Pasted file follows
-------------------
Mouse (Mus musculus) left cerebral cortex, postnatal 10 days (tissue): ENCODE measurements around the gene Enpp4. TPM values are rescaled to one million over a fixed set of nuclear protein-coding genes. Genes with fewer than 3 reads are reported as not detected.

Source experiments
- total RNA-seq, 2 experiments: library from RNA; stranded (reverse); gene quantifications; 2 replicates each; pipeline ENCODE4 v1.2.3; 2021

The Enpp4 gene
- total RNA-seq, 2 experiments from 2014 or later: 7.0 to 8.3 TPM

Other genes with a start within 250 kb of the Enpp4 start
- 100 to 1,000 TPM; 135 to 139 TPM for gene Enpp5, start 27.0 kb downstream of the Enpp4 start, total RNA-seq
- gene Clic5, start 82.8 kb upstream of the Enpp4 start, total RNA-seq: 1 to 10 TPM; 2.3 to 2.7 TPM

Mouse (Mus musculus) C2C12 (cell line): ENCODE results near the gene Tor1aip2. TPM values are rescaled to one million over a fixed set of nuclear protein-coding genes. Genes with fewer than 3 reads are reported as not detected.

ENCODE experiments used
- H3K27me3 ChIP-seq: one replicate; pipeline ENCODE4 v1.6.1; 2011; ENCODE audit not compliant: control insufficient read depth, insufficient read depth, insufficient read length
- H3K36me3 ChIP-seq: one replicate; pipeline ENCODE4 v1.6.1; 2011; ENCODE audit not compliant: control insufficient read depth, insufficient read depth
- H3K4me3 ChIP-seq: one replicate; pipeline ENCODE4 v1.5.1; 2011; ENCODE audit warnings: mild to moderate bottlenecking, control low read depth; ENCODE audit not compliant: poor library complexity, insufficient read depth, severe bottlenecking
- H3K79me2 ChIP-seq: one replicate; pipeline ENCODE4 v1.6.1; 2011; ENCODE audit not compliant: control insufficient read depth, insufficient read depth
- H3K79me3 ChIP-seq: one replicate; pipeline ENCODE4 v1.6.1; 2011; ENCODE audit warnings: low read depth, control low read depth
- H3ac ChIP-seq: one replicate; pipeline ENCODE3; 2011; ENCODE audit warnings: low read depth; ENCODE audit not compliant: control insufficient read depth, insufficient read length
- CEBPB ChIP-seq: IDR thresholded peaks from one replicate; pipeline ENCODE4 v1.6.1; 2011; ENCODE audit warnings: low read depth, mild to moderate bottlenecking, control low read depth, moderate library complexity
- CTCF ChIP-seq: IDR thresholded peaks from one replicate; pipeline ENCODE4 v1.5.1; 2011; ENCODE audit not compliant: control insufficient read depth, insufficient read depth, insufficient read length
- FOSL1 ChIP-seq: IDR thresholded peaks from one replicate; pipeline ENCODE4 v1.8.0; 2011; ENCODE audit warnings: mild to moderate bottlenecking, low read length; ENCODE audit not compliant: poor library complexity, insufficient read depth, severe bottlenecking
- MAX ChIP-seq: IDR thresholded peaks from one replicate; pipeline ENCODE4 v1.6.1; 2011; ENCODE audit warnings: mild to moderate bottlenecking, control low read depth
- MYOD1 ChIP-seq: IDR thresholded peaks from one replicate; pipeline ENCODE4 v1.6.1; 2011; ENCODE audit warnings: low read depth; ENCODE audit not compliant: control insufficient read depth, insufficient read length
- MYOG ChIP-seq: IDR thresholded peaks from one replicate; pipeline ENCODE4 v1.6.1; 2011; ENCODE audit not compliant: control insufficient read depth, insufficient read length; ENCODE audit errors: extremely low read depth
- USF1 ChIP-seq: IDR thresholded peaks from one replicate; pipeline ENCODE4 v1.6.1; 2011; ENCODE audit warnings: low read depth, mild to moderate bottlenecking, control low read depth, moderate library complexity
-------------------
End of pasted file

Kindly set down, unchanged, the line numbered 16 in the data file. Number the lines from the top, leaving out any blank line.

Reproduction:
- H3ac ChIP-seq: one replicate; pipeline ENCODE3; 2011; ENCODE audit warnings: low read depth; ENCODE audit not compliant: control insufficient read depth, insufficient read length